Criminalizing Race: Racial Disparities in Plea Bargaining

Citation data:

Boston College Law Review, Vol. 59, 2018 (Forthcoming)

Publication Year:
2017
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SSRN
SSRN Id:
3036726
Author(s):
Carlos Berdejó
Tags:
plea bargaining; racial disparities; discrimination
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paper description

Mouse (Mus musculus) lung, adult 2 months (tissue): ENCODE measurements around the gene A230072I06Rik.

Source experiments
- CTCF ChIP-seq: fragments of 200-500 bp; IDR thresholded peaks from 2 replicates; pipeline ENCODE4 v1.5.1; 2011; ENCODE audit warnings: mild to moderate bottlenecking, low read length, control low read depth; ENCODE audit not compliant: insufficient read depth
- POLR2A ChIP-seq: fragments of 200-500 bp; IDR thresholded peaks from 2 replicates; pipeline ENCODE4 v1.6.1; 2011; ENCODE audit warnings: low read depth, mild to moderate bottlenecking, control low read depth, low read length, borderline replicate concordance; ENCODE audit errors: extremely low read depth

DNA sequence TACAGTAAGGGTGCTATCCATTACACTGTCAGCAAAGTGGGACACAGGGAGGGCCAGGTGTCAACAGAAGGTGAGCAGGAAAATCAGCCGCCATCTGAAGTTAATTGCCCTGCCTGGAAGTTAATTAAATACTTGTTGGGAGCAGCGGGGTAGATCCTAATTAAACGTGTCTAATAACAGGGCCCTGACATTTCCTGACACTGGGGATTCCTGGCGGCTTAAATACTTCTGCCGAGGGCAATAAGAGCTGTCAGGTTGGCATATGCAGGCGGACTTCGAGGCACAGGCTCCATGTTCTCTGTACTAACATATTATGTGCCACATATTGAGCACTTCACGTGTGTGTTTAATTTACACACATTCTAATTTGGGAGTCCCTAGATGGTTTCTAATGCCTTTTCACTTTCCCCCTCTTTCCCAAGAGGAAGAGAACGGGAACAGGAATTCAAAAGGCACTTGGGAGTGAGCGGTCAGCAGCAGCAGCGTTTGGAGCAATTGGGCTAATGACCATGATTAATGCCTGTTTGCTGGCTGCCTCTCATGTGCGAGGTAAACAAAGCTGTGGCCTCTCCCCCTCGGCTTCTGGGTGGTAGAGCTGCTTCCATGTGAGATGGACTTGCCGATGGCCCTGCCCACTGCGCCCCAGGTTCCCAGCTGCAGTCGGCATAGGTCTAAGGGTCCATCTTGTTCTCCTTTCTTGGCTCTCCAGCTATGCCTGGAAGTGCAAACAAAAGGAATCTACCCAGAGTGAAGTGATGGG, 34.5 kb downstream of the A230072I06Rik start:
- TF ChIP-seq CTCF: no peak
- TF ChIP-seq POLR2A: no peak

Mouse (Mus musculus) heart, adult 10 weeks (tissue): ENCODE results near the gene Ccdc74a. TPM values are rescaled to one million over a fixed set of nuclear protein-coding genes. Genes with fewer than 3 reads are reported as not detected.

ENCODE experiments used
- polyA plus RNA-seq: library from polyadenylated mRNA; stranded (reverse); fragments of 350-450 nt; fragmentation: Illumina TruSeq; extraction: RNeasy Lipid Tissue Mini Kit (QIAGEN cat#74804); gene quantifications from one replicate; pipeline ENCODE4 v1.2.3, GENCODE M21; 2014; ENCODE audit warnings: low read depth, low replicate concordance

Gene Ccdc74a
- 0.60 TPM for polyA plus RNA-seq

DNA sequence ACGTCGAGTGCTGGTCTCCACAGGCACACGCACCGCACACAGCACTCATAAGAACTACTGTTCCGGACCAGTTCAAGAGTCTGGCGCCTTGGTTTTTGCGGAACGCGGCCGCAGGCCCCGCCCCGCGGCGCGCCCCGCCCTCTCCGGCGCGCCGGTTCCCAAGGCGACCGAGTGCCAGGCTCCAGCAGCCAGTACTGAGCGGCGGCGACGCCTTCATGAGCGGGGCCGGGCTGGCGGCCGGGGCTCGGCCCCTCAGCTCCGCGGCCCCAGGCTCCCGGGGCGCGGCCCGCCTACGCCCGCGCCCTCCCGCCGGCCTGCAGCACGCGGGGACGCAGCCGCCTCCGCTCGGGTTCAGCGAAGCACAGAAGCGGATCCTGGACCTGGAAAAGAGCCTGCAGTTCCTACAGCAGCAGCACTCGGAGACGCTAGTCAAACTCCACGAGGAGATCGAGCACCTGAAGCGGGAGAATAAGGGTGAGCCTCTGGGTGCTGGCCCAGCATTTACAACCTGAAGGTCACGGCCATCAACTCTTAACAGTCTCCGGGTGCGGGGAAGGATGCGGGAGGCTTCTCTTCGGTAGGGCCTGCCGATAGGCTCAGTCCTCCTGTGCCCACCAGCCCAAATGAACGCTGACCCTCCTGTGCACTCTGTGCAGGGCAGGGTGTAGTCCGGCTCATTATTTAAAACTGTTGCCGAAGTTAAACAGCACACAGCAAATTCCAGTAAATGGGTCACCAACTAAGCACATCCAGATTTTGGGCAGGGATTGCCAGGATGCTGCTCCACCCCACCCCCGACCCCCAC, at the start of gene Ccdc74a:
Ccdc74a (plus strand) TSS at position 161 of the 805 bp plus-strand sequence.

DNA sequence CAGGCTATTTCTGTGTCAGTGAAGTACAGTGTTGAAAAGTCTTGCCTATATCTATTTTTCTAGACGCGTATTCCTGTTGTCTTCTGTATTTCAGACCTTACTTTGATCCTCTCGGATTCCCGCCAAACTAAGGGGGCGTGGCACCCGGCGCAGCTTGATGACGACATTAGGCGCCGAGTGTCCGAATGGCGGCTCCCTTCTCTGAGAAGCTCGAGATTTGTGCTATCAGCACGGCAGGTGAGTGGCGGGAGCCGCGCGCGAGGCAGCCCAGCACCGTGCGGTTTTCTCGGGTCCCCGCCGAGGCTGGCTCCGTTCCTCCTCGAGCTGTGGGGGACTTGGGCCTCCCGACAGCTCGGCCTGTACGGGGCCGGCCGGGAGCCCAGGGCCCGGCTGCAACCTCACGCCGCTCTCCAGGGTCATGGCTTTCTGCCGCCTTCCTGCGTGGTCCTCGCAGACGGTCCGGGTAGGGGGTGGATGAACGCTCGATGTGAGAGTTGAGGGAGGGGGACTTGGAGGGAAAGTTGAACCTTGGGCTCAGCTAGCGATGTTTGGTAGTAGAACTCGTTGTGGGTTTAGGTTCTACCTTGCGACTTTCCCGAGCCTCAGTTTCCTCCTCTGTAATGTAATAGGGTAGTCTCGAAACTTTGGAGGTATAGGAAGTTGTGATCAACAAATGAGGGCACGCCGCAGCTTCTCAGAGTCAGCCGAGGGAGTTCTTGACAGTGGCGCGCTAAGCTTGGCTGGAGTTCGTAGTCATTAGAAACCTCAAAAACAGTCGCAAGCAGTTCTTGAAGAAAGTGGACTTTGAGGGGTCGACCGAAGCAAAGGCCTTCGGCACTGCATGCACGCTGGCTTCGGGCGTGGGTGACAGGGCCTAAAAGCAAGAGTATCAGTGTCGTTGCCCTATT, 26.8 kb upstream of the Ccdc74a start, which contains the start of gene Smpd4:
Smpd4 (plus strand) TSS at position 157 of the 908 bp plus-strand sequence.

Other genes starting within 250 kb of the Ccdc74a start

Most of the empirical research examining racial disparities in the criminal justice system has focused on its two endpoints – the arrest and initial charging of defendants and judges’ sentencing decisions. Few studies have assessed disparities in the steps leading up to a defendant’s conviction, where various actors make choices that often constraint judges’ ultimate sentencing discretion. This article addresses this gap by examining racial disparities in the plea-bargaining process, focusing on the period between the initial filing of charges and the defendant’s conviction. The results presented in this article reveal significant racial disparities in this stage of the criminal justice system. White defendants are twenty-five percent more likely than black defendants to have their principal initial charge dropped or reduced to a lesser crime. As a result, white defendants who face initial felony charges are less likely than black defendants to be convicted of a felony. Similarly, white defendants initially charged with misdemeanors are more likely than black defendants to be convicted for crimes carrying no possible incarceration or not being convicted at all. Racial disparities in plea-bargaining outcomes are greater in cases involving misdemeanors and low-level felonies. In cases involving severe felonies, black and white defendants achieve similar outcomes. Defendants’ criminal histories also play a key role in mediating racial disparities. While white defendants with no prior convictions receive charge reductions more often than black defendants with no prior convictions, white and black defendants with prior convictions are afforded similar treatment by prosecutors. These patterns in racial disparities suggest that prosecutors may be using race as a proxy for a defendant’s latent criminality and likelihood to recidivate.